Volkswagen is losing ground to Tesla in the race to dominate the electric vehicle market. The world's largest automaker announced on Wednesday that it will deliver 452,900 battery electric cars to consumers in 2021, nearly doubling its previous year's total. However, this was insufficient to keep up with Tesla, who delivered over 936,000 vehicles in 2021.
Last year, Tesla increased its deliveries by around 436,600 units, compared to a 220,900 increase for the Volkswagen Group, which owns brands such as Audi, Porsche, and Skoda.
To compete with Tesla, the German business has committed to spending more than $100 billion over the next five years to electrify its fleet. Volkswagen is already the top seller of electric cars in Europe, and by 2026, it plans to sell 25% of its vehicles as electric.
It has begun to roll out a number of new models, including the ID.4 electric SUV, but supply chain concerns delayed progress last year. VW Boss, Christian Dahlheim said, “2021 was very challenging due to global semiconductor shortages, but we nevertheless consistently implemented our clear future course. The doubling of our battery-electric volumes and the high demand for all our vehicles clearly show that we are on the right track."
Tesla Beating the Chip Shortage
During the year, Tesla faced its own semiconductor shortages, which it was able to overcome. Elon Musk's business delivered 308,600 vehicles in the final three months of 2021, far above Wall Street expectations.
JB Straubel, former Tesla CTO
Tesla expects annual global sales growth of 50% or more for at least the next three years, thanks to new factories near Austin, Texas, and Berlin that will begin full-scale production in 2022.
Despite the fact that there are numerous competitors in the electric vehicle field, Tesla continues to dominate market share, as proven by its performance this quarter despite the chip shortage.
JB Straubel, co-founder of Tesla and founder and CEO of battery-recycling startup Redwood Materials, has both good and bad news for electric vehicle enthusiasts. Demand is increasing up, according to Straubel, but the auto industry isn't moving fast enough to keep up.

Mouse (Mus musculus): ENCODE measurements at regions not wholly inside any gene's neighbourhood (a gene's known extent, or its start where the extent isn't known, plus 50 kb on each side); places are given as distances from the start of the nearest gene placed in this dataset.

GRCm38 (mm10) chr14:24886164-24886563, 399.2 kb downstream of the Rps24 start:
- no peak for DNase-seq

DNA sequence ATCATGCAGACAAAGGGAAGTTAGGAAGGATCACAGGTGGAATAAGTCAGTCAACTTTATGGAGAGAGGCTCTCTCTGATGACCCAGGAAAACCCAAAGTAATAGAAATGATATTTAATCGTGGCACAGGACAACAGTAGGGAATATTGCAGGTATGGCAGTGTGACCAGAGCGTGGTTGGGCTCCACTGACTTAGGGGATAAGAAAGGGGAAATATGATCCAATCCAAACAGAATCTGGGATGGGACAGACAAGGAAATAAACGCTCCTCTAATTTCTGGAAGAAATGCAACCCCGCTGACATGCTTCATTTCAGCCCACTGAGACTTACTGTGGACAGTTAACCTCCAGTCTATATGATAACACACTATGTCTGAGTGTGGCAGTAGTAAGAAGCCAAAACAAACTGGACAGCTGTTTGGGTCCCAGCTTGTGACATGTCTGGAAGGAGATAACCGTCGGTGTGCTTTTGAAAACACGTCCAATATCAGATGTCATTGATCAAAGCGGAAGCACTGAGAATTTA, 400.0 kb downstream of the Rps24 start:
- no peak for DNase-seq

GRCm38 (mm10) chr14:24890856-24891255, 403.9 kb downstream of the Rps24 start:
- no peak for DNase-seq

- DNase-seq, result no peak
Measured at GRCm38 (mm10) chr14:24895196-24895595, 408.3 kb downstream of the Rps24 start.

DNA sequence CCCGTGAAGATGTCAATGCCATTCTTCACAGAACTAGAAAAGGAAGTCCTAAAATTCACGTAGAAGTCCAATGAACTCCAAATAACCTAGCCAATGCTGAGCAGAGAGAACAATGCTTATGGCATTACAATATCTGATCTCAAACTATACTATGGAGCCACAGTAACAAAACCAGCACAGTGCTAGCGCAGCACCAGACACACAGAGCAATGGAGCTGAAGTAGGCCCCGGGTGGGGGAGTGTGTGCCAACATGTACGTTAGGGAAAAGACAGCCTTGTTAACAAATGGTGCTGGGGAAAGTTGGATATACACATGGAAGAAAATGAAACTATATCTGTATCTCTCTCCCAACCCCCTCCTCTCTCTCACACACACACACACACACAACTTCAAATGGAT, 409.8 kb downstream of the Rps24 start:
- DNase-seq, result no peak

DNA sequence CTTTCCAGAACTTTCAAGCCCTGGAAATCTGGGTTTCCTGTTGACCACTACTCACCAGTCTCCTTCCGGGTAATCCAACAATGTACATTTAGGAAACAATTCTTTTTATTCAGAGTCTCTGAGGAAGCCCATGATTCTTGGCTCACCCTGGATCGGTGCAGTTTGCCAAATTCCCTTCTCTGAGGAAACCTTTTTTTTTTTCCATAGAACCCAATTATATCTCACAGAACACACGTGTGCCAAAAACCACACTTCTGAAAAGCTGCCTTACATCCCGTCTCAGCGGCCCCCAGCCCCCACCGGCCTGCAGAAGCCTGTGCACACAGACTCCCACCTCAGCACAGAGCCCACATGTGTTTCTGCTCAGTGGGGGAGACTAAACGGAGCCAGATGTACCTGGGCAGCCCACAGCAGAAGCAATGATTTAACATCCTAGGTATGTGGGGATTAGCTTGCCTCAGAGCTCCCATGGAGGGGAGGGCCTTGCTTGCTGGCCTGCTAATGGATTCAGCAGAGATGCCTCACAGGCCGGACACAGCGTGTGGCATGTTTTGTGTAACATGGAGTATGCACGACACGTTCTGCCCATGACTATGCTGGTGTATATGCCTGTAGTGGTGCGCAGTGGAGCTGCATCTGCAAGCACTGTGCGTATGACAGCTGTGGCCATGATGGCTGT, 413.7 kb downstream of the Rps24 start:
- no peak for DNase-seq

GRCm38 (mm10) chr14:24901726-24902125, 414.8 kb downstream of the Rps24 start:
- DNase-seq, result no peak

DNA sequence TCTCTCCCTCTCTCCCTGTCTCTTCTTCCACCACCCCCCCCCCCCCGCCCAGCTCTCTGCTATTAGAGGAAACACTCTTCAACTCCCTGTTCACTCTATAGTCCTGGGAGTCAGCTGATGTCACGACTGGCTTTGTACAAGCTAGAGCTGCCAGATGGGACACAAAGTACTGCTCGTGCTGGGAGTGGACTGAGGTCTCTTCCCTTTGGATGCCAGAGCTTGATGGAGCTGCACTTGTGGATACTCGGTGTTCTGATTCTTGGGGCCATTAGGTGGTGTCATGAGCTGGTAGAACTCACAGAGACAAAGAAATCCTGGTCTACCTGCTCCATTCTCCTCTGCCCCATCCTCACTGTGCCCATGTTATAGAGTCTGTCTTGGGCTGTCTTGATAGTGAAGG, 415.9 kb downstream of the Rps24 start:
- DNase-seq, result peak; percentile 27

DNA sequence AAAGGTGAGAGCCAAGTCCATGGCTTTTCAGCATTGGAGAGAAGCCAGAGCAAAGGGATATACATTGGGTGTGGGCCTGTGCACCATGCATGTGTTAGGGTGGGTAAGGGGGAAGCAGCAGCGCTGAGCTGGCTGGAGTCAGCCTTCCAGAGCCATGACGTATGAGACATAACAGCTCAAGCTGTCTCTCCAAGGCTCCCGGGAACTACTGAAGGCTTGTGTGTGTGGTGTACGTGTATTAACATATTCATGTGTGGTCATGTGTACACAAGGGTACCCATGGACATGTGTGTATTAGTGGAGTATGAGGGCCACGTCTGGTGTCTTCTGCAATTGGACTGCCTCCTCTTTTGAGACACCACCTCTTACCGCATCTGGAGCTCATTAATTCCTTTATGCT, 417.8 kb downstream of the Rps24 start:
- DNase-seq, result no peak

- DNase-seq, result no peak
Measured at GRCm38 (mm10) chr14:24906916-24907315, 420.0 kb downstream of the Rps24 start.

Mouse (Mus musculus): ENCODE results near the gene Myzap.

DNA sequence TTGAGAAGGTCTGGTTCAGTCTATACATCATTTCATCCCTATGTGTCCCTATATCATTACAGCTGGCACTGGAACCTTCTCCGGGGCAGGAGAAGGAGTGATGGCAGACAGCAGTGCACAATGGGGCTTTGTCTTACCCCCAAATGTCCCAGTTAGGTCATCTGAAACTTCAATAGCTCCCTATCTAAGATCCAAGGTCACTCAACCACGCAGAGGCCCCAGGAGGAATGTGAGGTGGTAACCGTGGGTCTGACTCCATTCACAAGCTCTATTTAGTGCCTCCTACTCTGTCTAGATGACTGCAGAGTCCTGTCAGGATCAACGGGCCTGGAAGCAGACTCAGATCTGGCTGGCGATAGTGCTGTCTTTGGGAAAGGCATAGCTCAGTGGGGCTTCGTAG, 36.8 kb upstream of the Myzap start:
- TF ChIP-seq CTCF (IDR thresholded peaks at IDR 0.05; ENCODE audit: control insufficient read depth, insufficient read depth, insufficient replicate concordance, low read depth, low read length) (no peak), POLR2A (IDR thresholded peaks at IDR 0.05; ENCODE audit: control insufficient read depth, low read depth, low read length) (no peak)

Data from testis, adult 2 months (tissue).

Straubel recently said, “This is catching people a bit off-guard. It’s a really strong shift. All the way from internal combustion sales dropping to EV sales increasing by almost 100% in different regions.”
According to Straubel, industry sales projections that EVs will account for 12.7 percent of all U.S. auto sales by 2025 may be overly conservative. If you look at how quickly adoption is expanding in sections of Europe and other areas of the world, I believe it will reach even greater percentages by the middle of the decade.
Redwood Materials is investing $1 billion in a new plant in McCarran, Nev., to meet that demand, he said. When it's finished later this year, the plant will generate anode copper foil, which will be utilised by Panasonic to make battery cells that will eventually be used in Tesla's Gigafactory in Nevada.
The plant, which will eventually employ more than 500 people, is expected to generate enough anode copper foil to supply 1 million electric vehicles each year, according to Redwood Materials. The company claims that its plant will be the first in the United States to produce anode copper foil, with the majority of the present supply coming from Asia, notably China and South Korea.
Meanwhile, lithium-ion battery manufacture is expected to keep up with EV vehicle production. According to AlixPartners, an automobile industry consulting firm, the global capacity for lithium-ion battery manufacture was 713 gigawatt hours last year. According to AlixPartners, by 2025, that amount will have more than tripled to 2,273 gigawatt hours, with EV battery output in the United States more than quadrupling.
With so much capacity coming online, common wisdom predicts that the cost of battery cells and battery packs will fall, lowering the price of EVs and increasing profit margins.